Hello and welcome to the one place where you can never have enough Scott Snyder, the Comic Roundup. This week we enjoy a double dose of Snyder as we look at both part one of the new Batman arc Zero Year and the first issue of the highly anticipated Superman Unchained with Jim Lee. Plus, I throw in some Wolverine and the X-Men just for good measure.
By Scott Snyder and Greg Capullo
When word hit that the legendary Batman: Year Once by Frank Miller and David Mazzucchelli would no longer serve as Batman’s origin in the New 52, fandom was understandably upset. Year One is a classic for a reason and to think it could be changed or improved upon was practically blasphemy. Even with the considerable talents of Snyder and Capullo, could they pull this off? Could they give us a Batman origin for a new millennium?
Oh yes, they most certainly can if part one is even a small indication.
Zero Year picks up shortly after the events of last year’s Batman zero issue and after just a few pages you know this is going to be one hell of a fun story to read. Take everything you think you know, take you memories of Year One and your fondness for that story and store them away in a safe, warm place. Zero Year is absolutely nothing I expected because Snyder has made this his story and no one else’s. He maintains the tone Batman has had since issue one, which means less Frank Miller-esqe noir and more superhero style storytelling, while making everything seem new again. Add in a twist at the very beginning, a pre-Riddler Edward Nygma and the off the charts incredible artwork of Capullo and you have all the makings of an instant classic.
Zero Year is not Year One, and it shouldn’t be. Scott Snyder isn’t Frank Miller and, after reading Batman #21, I can honestly say that makes me very happy. Especially after reading…
Superman Unchained #1
By Scott Snyder and Jim Lee
After almost two years, we finally get the New 52 Superman book we deserve.
Think about it. Action Comics has been an unreadable mess since issue #1 and Superman, while not quite as bad, has suffered from musical creative teams and a lack of direction almost since the start. Now comes along Superman Unchained, written by Batman scribe Snyder and drawn by none other than Jim “I can make any comic look good” Lee.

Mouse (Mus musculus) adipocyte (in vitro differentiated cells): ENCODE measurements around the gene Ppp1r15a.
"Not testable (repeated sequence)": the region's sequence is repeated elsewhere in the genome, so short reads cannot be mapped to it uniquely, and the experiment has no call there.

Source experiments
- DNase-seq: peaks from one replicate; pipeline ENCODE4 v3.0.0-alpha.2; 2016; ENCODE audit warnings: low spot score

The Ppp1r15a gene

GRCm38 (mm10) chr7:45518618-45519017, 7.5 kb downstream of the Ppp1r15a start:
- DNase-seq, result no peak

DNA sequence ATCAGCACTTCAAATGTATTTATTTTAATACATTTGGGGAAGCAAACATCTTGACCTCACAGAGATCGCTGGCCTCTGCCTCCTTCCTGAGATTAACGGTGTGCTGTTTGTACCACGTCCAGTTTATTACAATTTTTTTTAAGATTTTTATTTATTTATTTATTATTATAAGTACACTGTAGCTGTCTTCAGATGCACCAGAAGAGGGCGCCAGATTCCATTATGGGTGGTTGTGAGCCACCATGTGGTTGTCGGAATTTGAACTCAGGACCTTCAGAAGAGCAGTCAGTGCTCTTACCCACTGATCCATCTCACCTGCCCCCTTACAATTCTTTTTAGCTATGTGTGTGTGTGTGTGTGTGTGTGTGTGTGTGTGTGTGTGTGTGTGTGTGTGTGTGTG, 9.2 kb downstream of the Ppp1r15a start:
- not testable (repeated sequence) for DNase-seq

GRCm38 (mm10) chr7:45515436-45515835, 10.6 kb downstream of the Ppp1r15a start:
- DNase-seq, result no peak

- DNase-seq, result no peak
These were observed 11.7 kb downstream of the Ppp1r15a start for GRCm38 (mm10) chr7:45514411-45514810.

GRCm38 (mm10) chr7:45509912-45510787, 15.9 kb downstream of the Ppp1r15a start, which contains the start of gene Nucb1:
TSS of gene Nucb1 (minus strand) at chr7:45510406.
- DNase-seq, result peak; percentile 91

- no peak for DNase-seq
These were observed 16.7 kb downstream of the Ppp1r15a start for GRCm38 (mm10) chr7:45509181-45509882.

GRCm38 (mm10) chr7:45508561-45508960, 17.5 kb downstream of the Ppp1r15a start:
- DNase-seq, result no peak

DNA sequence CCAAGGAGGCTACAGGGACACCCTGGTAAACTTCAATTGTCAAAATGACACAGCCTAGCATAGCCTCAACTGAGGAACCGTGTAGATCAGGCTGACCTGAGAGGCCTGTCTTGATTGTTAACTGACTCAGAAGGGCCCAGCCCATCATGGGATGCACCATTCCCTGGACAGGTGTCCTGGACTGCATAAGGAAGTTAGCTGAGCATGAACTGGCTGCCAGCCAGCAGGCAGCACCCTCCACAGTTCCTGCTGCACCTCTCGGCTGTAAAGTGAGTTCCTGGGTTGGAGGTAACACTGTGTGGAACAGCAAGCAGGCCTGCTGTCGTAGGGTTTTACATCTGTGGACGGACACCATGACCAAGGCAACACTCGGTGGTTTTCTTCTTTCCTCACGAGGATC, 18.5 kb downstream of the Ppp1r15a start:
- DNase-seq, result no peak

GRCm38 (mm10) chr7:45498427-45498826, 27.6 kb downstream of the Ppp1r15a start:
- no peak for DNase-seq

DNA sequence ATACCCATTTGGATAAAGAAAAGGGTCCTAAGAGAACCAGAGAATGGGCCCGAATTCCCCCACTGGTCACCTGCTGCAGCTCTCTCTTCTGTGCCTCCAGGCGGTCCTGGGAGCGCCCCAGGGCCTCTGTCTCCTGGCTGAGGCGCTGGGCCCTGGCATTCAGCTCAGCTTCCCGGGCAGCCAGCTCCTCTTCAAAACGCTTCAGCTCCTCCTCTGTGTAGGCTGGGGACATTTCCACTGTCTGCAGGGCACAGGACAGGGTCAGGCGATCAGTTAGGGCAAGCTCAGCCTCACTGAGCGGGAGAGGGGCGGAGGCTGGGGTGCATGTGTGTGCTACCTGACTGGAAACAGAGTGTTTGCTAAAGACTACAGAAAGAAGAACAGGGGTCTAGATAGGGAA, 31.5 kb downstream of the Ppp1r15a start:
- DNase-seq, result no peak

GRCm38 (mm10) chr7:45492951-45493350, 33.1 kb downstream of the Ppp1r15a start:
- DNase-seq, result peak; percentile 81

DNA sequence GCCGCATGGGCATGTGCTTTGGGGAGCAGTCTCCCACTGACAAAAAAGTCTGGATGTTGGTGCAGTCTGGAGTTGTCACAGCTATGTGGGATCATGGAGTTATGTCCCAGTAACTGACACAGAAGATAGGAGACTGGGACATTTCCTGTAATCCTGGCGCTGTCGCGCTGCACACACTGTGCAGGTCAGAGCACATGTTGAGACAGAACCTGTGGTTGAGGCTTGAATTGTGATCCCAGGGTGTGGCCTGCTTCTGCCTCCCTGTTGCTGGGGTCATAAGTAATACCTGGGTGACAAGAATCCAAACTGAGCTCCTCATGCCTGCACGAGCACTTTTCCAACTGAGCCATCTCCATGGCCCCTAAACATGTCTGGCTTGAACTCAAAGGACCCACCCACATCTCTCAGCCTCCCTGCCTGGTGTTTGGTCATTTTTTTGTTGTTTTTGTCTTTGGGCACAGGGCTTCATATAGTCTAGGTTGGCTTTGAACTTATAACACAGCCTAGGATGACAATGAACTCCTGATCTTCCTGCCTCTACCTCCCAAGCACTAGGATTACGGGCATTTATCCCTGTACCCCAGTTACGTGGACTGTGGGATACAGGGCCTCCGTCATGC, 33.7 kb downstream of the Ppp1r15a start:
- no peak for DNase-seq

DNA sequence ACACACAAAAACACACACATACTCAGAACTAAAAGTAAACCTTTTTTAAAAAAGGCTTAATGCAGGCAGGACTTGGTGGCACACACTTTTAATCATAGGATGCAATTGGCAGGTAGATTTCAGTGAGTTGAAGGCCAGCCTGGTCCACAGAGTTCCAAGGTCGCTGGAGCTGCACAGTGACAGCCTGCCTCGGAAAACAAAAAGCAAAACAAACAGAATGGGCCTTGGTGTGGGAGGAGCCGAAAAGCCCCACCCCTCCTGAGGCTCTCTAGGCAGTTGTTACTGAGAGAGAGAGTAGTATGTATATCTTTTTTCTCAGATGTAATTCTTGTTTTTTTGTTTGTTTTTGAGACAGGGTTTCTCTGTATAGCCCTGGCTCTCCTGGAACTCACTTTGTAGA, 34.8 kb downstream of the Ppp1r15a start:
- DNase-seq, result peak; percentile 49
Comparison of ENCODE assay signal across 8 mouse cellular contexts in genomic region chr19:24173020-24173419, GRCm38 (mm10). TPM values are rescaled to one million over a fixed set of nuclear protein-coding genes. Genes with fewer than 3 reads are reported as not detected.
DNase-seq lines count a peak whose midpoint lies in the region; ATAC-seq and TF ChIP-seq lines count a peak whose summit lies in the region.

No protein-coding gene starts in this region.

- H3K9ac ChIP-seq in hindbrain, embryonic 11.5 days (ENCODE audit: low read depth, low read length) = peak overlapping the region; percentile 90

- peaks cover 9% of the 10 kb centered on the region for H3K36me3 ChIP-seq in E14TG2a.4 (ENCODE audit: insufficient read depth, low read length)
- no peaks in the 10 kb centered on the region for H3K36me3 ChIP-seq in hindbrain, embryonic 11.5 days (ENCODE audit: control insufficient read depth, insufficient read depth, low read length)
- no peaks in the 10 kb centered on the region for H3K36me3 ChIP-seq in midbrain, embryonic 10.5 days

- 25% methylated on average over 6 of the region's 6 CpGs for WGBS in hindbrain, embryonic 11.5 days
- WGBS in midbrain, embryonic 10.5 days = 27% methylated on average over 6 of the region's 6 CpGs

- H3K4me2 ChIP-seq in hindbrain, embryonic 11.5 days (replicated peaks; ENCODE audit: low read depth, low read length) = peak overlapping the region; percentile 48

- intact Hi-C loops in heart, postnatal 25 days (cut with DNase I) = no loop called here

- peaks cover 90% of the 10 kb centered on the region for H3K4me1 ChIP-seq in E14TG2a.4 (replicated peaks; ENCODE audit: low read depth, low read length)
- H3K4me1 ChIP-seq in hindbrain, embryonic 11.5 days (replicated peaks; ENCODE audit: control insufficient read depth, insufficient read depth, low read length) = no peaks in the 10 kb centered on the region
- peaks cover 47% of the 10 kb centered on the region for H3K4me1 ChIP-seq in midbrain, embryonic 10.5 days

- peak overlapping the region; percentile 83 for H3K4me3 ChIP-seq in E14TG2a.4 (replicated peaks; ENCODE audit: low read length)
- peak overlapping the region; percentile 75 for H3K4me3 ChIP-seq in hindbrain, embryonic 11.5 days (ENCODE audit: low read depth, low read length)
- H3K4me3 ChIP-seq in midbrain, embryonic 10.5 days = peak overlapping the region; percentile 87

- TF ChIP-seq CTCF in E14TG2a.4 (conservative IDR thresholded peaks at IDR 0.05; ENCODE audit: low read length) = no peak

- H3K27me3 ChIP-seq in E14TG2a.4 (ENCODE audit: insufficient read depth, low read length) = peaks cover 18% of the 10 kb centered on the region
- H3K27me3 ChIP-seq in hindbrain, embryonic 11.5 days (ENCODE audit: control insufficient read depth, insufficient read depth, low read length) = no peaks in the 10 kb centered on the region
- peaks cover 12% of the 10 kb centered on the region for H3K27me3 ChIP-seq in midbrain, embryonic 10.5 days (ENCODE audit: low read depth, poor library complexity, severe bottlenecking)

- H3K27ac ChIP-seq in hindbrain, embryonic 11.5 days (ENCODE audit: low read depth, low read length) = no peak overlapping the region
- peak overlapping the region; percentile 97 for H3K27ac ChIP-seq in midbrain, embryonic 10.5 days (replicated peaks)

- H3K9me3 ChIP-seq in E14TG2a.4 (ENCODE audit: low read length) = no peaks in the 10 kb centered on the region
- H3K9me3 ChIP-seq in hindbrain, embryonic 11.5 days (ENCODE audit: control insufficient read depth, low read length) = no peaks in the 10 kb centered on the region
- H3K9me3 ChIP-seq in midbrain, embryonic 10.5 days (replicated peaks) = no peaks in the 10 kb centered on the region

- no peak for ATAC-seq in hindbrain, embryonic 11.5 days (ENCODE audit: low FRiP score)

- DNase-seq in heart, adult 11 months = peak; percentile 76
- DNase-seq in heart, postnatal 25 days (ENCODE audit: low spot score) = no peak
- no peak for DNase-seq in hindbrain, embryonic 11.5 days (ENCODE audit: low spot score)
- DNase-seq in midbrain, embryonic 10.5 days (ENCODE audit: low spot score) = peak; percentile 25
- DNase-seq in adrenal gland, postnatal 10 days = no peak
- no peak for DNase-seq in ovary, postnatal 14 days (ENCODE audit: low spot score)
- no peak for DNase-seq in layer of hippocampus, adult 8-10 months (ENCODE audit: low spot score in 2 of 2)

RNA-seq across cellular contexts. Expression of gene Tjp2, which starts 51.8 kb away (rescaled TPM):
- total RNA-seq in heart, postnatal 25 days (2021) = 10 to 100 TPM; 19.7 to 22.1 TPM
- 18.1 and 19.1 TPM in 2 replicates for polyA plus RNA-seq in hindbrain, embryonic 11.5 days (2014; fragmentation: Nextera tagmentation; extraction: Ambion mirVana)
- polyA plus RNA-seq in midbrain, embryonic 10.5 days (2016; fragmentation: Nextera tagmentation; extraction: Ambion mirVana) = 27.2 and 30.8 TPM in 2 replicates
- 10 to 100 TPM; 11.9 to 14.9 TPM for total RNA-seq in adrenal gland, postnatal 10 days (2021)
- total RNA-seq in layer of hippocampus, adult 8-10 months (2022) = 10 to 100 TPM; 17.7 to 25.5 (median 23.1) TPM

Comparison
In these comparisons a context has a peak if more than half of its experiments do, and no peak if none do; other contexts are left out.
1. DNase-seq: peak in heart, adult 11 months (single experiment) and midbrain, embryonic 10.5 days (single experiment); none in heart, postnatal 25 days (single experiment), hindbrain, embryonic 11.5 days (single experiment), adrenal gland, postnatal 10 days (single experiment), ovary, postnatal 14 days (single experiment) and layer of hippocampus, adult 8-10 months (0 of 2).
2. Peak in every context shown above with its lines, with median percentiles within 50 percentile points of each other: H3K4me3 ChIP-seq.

And it was completely worth the wait.
Superman Unchained is everything you could ever want in a Superman comic and more. Snyder has created a story that not only carries ramifications for the whole DC Universe but has in a single issue made me care about Superman again. This is how I remember the character from when I first started reading DC Comics; strong, powerful and a total bad ass when needed. Precious few writers “get” how to write Superman and in one short issue Snyder has proven he understands Clark Kent and is more than capable of the task.
We all knew that Superman Unchained was going to be a beautiful book to look at. This is Jim Lee we’re talking about here; the man in incapable of drawing something that doesn’t look incredibly awesome. But it’s a relief that the book is also going to be a great read to boot.
Wolverine and the X-Men #31
By Jason Aaron and Nick Bradshaw
In our only non-Snyder book this week, we have the beginning of the Hellfire Saga in the pages of Wolverine and X-Men. One of the few X-Men titles to survive the Marvel NOW launch pretty much unchanged, it has maintained a mix of creativity, action and humor that has helped make it a personal favorite since issue #1.
But after reading issue #31, I’m starting to have second thought about that last statement.
The issue sees a number of members of Wolverine’s school head off to the new and improved Hellfire Academy in order to see what’s going on and help their Brood classmate Broo. As such, the focus here is squarely on Quentin Quire, my least favorite member of the book’s cast. I haven’t liked him since he first appeared in the Riot at Xavier’s arc in New X-Men back in the day and that hasn’t really changed much over the years. Combined with a story that is a spoof (sort of) of the book’s own first issue and characters appearing as Hellfire Academy teachers that make absolutely no sense and Aaron has a rare misfire here.
On the up side, the art by Bradshaw is really quite good, with clear storytelling and detailed pencils that look even better when matched with the coloring magic of Laura Martin. Plus the final page has a great twist that will have longtime X-Men fans’ jaws hitting the floor.
Maybe it was just this issue. I don’t plan to drop the book quite yet so we’ll see how things go next month; Aaron’s earned that much after 30 solid issues.